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Journal of Long-Term Effects of Medical Implants

ISSN Print: 1050-6934
ISSN Online: 1940-4379

Journal of Long-Term Effects of Medical Implants

DOI: 10.1615/JLongTermEffMedImplants.v14.i3.30
8 pages

Obstructive Sleep Apnea: Part II. Surgical Approaches to Sleep Apnea

Jeremy A. Benedetti
Department of Plastic and Maxillofacial Surgery, University of Virginia Health System, Charlottesville, Virginia, USA
Martin Hoard
Department of Plastic and Maxillofacial Surgery, University of Virginia Health System, Charlottesville, Virginia, USA
Thomas J. Gampper
Associate Professor of Plastic Surgery, Department of Plastic Surgery, University of Virginia Health System, Charlottesville, VA 22908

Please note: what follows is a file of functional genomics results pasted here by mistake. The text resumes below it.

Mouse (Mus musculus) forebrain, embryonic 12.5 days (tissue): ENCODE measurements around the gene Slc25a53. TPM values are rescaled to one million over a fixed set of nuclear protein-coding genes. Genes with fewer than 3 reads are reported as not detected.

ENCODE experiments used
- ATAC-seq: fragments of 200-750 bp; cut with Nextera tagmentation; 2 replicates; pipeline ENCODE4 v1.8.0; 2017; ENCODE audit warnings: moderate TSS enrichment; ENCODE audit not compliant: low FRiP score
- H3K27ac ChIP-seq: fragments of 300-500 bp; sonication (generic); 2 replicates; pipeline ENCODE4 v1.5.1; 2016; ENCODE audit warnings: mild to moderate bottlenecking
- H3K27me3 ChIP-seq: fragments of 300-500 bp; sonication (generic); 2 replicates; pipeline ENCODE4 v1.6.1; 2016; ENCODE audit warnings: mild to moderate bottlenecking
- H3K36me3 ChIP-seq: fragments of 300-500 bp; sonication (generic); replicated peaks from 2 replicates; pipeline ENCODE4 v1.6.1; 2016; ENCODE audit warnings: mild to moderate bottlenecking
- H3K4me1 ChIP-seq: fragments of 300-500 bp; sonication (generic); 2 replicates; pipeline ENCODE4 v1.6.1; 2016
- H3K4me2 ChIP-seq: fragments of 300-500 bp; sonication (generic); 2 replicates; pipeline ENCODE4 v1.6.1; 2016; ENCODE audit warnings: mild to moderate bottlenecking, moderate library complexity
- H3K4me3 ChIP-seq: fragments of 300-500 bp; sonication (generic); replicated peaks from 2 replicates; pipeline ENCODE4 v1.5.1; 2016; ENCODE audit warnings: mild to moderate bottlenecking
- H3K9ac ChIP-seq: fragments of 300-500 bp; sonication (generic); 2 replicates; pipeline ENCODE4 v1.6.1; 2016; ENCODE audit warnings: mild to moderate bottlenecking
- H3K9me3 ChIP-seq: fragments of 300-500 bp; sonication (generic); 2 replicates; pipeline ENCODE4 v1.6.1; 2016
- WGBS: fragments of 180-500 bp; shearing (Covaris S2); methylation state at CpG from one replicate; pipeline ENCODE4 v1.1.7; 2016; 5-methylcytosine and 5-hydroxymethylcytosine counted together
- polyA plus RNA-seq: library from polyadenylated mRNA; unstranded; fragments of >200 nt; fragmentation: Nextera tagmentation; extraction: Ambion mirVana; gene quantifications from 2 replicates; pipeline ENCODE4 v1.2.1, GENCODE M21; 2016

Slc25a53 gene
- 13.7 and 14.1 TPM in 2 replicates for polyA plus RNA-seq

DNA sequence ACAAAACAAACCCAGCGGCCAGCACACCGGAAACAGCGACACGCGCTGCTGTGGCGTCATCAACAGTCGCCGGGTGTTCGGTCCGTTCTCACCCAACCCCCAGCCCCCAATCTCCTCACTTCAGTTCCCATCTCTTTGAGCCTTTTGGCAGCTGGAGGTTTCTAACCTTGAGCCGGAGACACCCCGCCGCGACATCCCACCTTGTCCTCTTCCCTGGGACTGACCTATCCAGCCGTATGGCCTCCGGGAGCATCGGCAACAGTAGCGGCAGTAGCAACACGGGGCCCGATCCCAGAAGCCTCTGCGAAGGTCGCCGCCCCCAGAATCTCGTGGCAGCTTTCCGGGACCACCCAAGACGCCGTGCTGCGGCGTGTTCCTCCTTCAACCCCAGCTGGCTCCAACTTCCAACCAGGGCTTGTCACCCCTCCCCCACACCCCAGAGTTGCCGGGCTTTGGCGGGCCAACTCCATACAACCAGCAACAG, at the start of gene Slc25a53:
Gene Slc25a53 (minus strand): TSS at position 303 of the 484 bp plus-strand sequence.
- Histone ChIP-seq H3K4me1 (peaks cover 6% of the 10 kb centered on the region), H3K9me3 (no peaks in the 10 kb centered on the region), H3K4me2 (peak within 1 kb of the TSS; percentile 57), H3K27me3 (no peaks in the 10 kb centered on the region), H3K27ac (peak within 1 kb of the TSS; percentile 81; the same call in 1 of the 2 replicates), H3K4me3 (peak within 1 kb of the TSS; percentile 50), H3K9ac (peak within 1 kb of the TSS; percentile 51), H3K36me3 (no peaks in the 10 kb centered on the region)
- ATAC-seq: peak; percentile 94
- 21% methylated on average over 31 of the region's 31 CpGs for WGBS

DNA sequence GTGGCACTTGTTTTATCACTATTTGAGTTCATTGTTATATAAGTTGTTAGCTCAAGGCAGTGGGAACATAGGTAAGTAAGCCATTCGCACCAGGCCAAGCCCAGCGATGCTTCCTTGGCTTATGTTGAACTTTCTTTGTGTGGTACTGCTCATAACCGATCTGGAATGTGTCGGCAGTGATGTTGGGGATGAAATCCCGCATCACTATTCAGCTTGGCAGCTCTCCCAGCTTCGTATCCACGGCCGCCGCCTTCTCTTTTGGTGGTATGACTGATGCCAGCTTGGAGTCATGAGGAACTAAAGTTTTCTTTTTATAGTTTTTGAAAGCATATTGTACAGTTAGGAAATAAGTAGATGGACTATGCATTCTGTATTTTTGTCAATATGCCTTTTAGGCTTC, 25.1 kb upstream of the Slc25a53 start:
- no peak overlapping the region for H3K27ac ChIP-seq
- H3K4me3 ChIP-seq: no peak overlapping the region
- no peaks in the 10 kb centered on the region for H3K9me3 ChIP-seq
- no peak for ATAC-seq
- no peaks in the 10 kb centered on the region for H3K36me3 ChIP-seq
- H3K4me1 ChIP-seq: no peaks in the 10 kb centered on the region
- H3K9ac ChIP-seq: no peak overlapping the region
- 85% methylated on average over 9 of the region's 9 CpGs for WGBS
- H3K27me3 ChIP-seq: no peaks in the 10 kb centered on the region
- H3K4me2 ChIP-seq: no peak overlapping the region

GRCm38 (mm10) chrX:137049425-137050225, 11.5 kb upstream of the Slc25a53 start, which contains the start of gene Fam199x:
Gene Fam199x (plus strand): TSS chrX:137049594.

ABSTRACT

Successful surgical management of obstructive sleep apnea (OSAS) requires a thorough understanding of the pathophysiology and anatomical contributions to this widely variable disease. Early efforts to surgically correct OSAS involved bypassing the upper airway; thus, indirectly improving the symptoms without directly addressing the pathophysiology. Surgical procedures to treat OSAS have evolved over the past several decades as further understanding of the disease continues to be elicited.The surgical techniques employed in the treatment of OSAS are quite varied. Many surgical subspecialties have contributed to the understanding of the complexities of OSAS. Recent surgical management involves site-specific alterations of the upper airway to more directly address the disease process. In addition, current literature suggests an algorithmic and phased approach to the treatment of OSAS. Future technology offers the hope of better diagnostic and therapeutic options for the surgical management of OSAS.